Two years after the tragic collapse of the Xe Pian-Xe Namnoy hydropower project in Laos, construction is complete and the project is operational, exporting electricity to Thailand. Meanwhile, thousands of people who lost family members, homes, land and livelihoods in the dam collapse remain in difficult conditions and without answers or accountability from those responsible for the disaster. Displaced families continue to reside in temporary housing and face food and water shortages. Many are yet to receive full compensation for the losses and harm suffered. This new factsheet by International Rivers, Mekong Watch and Inclusive Development International explores the situation and the ongoing efforts to secure justice.
On 23 July 2018, an auxiliary dam of the Xe Pian-Xe Namnoy Hydropower Project in Laos collapsed, unleashing a wall of water that left 49 people dead and 22 missing. The collapse displaced thousands of people, flooding homes and villages. Over 7,000 people in 19 villages in Attapeu province experienced losses and long-term damage to houses, property, and farmlands. The floodwaters extended far downstream and across the border into Cambodia, affecting an estimated 15,000 people, damaging farms and destroying livestock and property. The devastating incident received global attention and an outpouring of donations and humanitarian aid.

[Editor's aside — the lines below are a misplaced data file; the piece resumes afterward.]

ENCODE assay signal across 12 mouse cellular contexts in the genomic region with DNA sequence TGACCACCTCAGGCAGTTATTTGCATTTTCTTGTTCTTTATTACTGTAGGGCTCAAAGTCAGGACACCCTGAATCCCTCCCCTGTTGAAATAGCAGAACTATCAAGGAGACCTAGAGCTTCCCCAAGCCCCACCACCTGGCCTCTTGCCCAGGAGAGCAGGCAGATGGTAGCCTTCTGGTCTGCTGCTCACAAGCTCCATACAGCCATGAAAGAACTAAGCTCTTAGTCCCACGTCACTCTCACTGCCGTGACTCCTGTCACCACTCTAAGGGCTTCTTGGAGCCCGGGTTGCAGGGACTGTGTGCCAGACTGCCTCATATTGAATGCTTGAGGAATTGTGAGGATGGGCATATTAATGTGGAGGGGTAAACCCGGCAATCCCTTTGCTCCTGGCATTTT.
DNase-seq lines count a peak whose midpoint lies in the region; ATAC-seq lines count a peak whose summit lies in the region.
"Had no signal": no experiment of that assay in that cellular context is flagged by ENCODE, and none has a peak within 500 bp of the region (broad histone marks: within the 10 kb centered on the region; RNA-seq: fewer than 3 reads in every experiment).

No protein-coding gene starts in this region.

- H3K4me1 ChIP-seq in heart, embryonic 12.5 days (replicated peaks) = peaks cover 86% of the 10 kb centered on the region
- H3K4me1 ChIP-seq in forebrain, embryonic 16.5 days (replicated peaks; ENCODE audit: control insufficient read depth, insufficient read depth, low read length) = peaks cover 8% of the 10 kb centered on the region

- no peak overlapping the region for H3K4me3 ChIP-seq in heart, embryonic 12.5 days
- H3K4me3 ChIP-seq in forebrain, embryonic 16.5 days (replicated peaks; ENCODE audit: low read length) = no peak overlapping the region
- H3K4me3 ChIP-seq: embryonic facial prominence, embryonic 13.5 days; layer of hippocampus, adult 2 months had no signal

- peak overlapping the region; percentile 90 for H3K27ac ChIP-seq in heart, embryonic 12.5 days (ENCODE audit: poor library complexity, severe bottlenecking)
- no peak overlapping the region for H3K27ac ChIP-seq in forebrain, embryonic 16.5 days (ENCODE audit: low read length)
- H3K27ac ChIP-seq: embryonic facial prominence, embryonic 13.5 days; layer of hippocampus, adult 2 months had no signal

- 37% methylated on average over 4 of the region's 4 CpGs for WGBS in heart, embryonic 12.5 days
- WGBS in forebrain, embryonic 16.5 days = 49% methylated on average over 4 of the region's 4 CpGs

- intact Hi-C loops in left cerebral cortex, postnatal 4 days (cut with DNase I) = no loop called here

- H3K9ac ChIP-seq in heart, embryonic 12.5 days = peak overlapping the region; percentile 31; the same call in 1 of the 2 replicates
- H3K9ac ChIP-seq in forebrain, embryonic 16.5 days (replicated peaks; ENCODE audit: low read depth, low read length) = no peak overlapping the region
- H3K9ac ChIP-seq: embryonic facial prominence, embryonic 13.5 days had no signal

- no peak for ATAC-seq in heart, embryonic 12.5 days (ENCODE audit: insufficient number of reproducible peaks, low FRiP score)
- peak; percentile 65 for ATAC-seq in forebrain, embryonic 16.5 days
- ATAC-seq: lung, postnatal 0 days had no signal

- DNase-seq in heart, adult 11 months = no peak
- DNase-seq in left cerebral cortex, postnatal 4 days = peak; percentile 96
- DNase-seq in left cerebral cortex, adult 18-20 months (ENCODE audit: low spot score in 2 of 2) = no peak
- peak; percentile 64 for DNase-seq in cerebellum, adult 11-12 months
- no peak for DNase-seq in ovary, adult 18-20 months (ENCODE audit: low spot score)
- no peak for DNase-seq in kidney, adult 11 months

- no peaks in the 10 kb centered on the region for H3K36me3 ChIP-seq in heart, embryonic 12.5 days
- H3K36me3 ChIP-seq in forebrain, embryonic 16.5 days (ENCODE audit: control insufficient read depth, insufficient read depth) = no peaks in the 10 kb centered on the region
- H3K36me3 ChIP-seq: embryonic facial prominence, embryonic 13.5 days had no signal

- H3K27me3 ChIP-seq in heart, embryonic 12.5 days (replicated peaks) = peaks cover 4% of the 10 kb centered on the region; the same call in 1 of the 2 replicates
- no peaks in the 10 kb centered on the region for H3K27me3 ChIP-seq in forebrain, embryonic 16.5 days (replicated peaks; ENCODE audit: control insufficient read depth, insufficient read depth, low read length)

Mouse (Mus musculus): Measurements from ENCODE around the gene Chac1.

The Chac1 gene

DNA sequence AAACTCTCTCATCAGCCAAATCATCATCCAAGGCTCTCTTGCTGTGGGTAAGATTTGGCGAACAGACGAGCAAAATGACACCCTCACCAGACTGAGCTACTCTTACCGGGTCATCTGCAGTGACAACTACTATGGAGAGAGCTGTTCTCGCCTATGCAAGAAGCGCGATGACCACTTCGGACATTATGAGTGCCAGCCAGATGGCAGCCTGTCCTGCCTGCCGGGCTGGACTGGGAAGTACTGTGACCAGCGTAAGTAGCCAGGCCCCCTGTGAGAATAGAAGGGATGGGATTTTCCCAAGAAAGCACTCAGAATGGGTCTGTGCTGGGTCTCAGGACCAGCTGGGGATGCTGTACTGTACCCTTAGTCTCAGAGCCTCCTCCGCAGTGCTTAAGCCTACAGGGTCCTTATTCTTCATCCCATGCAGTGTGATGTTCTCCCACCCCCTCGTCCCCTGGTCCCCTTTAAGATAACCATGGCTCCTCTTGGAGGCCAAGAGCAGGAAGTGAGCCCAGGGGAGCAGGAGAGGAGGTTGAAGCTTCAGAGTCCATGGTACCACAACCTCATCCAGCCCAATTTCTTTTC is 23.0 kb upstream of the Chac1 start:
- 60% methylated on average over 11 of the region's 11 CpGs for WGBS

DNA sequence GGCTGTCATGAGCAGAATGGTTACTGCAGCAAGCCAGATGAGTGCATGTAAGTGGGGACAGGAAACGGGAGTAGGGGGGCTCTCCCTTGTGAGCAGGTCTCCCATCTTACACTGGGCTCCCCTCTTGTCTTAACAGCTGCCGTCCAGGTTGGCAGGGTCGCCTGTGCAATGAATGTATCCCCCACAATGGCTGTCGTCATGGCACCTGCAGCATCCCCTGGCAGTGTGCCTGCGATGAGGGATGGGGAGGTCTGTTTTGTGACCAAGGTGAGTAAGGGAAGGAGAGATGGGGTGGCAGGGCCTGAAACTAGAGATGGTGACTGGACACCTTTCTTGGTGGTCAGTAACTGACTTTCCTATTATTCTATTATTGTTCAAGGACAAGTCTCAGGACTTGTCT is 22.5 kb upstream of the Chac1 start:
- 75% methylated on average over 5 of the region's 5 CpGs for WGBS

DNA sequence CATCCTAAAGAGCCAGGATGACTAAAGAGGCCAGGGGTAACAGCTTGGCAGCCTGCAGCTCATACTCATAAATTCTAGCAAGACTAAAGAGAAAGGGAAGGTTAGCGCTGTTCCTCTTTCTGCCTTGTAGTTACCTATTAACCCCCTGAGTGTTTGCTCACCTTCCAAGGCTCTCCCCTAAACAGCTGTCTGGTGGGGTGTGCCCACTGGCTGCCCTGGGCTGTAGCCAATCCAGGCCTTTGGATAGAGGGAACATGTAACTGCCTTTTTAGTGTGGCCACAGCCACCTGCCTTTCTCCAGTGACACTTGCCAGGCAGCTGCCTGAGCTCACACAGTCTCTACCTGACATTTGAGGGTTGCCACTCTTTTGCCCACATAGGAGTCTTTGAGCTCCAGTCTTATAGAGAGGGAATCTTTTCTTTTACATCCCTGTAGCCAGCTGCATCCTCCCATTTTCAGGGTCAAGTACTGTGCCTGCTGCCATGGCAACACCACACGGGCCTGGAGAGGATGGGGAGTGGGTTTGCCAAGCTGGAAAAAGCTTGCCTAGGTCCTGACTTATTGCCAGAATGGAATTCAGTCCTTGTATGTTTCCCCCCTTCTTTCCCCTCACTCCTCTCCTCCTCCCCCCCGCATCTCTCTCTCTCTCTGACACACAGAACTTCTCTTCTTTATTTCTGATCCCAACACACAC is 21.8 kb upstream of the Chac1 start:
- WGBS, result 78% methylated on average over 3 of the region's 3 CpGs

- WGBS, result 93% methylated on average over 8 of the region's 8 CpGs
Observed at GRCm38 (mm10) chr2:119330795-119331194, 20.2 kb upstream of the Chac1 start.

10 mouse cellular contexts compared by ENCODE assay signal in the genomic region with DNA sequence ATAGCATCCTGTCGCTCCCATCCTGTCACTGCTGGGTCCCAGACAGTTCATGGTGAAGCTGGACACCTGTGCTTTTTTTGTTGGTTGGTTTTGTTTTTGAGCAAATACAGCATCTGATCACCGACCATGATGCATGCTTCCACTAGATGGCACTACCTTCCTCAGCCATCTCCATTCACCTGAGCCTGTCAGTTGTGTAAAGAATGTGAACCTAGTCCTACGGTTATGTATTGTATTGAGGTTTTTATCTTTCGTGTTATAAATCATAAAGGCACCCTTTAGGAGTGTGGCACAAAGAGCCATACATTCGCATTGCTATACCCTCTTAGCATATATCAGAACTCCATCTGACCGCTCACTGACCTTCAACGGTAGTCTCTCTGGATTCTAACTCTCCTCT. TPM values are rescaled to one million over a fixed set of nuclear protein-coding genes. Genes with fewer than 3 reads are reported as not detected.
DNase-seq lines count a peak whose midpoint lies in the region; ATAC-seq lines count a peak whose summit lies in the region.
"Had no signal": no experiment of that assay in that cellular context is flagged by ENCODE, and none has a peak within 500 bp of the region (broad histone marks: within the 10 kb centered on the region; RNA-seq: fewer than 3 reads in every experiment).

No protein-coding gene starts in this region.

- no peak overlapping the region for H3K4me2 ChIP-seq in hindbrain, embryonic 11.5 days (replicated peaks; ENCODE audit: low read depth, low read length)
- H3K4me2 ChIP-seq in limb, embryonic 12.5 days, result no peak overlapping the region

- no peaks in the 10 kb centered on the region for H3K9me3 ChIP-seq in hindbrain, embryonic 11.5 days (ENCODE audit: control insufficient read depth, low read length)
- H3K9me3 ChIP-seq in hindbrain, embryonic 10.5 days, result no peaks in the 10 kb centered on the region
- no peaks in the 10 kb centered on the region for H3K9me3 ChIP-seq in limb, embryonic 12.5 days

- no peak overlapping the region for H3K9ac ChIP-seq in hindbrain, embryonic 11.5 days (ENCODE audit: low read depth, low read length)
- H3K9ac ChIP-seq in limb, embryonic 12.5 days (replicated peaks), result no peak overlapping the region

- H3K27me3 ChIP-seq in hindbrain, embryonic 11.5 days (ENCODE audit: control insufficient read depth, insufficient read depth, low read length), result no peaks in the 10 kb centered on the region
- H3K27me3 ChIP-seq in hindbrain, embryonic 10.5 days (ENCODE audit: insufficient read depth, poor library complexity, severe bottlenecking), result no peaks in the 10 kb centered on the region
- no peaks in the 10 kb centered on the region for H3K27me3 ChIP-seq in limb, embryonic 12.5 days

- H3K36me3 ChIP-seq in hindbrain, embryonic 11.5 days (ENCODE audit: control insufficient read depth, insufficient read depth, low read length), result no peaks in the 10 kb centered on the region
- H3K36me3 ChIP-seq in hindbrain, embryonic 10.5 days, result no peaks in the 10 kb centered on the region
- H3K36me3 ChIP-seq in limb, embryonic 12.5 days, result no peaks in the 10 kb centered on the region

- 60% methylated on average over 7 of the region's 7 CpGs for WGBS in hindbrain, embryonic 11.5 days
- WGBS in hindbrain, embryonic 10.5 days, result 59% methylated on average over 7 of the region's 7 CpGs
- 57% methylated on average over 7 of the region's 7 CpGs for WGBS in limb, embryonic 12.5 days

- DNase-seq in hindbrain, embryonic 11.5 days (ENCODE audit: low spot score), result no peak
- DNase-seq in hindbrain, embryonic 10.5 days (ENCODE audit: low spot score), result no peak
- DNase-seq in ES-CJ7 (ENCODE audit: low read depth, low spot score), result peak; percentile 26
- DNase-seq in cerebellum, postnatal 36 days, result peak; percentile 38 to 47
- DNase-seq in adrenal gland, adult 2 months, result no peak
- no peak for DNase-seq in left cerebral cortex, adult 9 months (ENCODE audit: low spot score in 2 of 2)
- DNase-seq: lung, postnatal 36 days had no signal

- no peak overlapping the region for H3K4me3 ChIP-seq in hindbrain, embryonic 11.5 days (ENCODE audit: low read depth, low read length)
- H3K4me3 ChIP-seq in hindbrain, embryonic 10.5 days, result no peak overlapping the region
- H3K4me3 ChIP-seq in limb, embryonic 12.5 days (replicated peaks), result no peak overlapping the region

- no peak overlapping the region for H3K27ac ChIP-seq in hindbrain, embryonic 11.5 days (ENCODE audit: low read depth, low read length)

In the aftermath of the dam collapse, important questions were raised regarding the causes of the disaster and the liability of the project’s developers and investors. The incident brought to the fore the risks and inequities in the government policy to promote hydropower development across the country despite extensive evidence of harm to people and the environment.
This factsheet assess the situation two years on. It highlights ongoing concerns regarding the restoration of livelihoods and the future safety of the project, alongside calls for information transparency on the causes of the collapse and effective remedial action.